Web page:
Panasonic DVD-RAM

I recently bought a new laptop and it came with a Panasonic DVD-RAM UJ-820s …

It only burn’s dvd+rw at 2.x and dvd-r at 2x … Can somebody give me an opinion about DVD-RAM versus +/-RW …

Note: I’ve got plenty of memorex 4x +RW and some verbatin -rw that I use almost in a daily base …

Should I stick to those or invest on some DVD-RAM discs ???

The main and only benefit is substantially longer re-write capability. The downside is cost, very sparce support with othe drives, slower write times, and difficulty reading some formats burned with Panasonic stand alone recorders. You choose whether the downside offsets the upside. Currently, very good Ritek +RWs are about $30-$40 per 100. This will get you a 5 pack of TDK RAM discs. I find after a year, I never use mine.

Get just one DVD-RAM media to see it whether it works for you. Experiences and opinions are very subjective. I also think DVD-RAM is too expensive. I just have one 3x DVD-RAM and 5x DVD-RAM media that I didn’t buy from retail but got with the drives. It was easy to get lots of 4x DVD+RW media by comparison.

I use both DVD-RAM (with Panasonic DVD-RAM driver) and DVD+RW (with Drag-to-Disc V7.1). There are pros and cons each other.

DVD-RAM has a lot of reliability. DVD-RAM has functions of defect management and automatic verify. Both functions are supported by hardware. You can rewrite 100000 times. Unstable packet writing software is not required (Panasonic DVD-RAM driver is mandatory if you want to handle UDF). The other hand, DVD+RW is not reliable because it does not have defect management function. You can rewrite only 1000 times. You must install packet writing software, such as Drag-to Disc or InCD.

But DVD-RAM is too slow. 4x DVD+RW can write 4x and read 4x. 8x DVD+RW is coming soon (but incompatible with 2.4x/4x drive). 5x DVD-RAM can write only 2.5x and read 5x. 5x DVD-RAM is expensive and rare. High Speed DVD-RAM (6x, 10x) and Ultra Speed DVD-RAM (16x) has been already announced but nobody know when they are sold. Both speed DVD-RAM (>= 6x) is not compatible with lower speed DVD-RAM (<= 5x).

When you bring your DVD+RW media to other PC, at least you can play it back even if packet writing software is not installed. But DVD-RAM media require DVD-RAM drive.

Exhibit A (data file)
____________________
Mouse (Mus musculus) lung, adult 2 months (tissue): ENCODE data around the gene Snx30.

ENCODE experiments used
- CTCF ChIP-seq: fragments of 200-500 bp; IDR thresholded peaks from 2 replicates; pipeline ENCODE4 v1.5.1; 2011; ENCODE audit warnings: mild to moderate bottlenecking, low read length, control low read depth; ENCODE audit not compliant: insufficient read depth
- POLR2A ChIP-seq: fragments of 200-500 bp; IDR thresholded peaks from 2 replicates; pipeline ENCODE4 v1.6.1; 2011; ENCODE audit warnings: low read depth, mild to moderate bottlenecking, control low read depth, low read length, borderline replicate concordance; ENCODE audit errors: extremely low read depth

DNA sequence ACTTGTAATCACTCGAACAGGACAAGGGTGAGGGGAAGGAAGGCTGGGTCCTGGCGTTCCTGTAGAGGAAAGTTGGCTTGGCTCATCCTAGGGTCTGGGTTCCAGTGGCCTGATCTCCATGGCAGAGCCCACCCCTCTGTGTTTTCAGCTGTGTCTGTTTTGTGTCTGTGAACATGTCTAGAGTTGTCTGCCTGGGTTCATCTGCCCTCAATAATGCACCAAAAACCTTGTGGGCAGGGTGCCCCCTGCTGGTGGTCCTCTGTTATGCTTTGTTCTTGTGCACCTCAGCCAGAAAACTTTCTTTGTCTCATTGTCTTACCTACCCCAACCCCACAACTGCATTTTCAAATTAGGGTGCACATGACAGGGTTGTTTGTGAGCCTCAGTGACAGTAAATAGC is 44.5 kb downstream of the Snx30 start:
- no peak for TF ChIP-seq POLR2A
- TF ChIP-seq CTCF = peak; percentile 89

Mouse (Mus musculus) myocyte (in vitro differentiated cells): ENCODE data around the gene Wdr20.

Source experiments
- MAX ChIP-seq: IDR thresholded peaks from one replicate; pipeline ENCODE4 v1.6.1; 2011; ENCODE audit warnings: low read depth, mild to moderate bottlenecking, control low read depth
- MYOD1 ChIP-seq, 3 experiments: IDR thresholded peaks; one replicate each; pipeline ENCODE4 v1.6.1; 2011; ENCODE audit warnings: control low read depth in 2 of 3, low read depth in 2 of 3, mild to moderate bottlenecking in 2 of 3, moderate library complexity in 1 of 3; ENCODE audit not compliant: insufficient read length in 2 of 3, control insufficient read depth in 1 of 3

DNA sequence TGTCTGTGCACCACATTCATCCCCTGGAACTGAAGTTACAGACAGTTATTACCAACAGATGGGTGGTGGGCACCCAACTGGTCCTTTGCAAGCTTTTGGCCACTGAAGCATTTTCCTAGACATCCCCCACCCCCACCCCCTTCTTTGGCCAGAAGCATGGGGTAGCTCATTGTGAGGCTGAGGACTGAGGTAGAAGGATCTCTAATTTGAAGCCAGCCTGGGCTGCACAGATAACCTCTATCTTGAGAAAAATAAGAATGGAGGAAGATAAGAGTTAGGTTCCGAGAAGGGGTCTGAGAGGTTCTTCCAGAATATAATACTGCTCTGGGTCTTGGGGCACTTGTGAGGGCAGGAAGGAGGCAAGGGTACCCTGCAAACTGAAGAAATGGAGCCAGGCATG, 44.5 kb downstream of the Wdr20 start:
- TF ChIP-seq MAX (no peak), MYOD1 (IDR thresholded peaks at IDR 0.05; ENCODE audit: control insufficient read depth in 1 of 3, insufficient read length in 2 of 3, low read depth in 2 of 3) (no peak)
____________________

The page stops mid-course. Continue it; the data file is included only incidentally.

Gess I’ll just stick with the pile of ricoh dvd+rw … and thanks you all for the input. :cool:

This is how I use DVD-RAM:
Constantly saving all important programs and data files with a simple drag-and-drop (or cut/copy and paste) to the disc. As new versions of programs come out, I simply drag & drop to the disc. I also save my files to the disc directly in office-type applications and graphics applications. So it works similar to a hard drive, floppy drive or USB key. I download direct-to-disc and can also play some files and save/edit files on the disc in another program while that’s happening. It’s as flexible as you’d expect a hard-drive to be with saves and edits.

The alternatives:
*Saving stuff to the hard drive. Very fast speed. But a hard drive can fail at any time and take your data with it. Want a safe back-up? You are still left with the hassle of backing up your stuff the old-fashioned way (ie. loading up Nero (or similar) and pre-mastering on DVD+R(W) or DVD-R(W). This is still extremely slow on 4x media (and still would be a pain with 8x, in my opinion), and you don’t really have the quick flexibility of making quick changes to what you save to disc like DVD-RAM, which is the major drawback.
*Or you can save stuff to direct to regular DVD+R(W)/DVD-R(W) with packet-writing applications if you want the same drag-n-drop ease, at the expense of reliability and data integrity (the way the data is written, the drives and the media itself are far less reliable than DVD-RAM). Do you trust less stable DVD+RW and DVD-RW media and iffy packet-writing applications enough with your data? I don’t.

In summary, DVD-RAM is a great format for daily saves and edits on the PC, without the risk of a hard drive crash taking your data. To me it beats the pants off pre-mastering in Nero, and I don’t trust my data to packet-writing to get the same convenience (or reliability). Several DVD drives out there can read DVD-RAM like some Pioneer and Samsung models and others, but sure, DVD-RAM playback (and recording) support isn’t as common as regular vanilla DVD-R(W) and DVD+R(W). How important is sharing your data with others? If it’s important, burn off a quick DVD+R(W) or DVD-R(W).

It all comes down to what your priorities are. I think the format fits its niche quite well, and is unmatched in the areas it excels in.

cynical one,

I agree with your rationale of reliability as being important in deciding on DVD-RAM as the media choice for peace of mind.

There is also a very nice little chart/animation that displays an overview of the other inherent virtues of DVD-RAM and why it will grow in popularity.

It shows the advantages of DVD-RAM here:

I am always going to rely on it. I believe that it is going to be big and get much more popular because of it’s capabilities, displayed well at this site.

I bought a 5 pack of FUJIFILM DVD-RAM for Video ( made in Japan) for $20.00 at Best Buy.

Not expensive.

Yeh, to me it’s a bargain, and the closest thing to an ideal removable storage format we’ve come to for the mass market. All this talk of floppy replacements and we have this great tool right in front of our noses! (which is so simple to use, grandma would be at home with it). I’m amazed it doesn’t get more respect.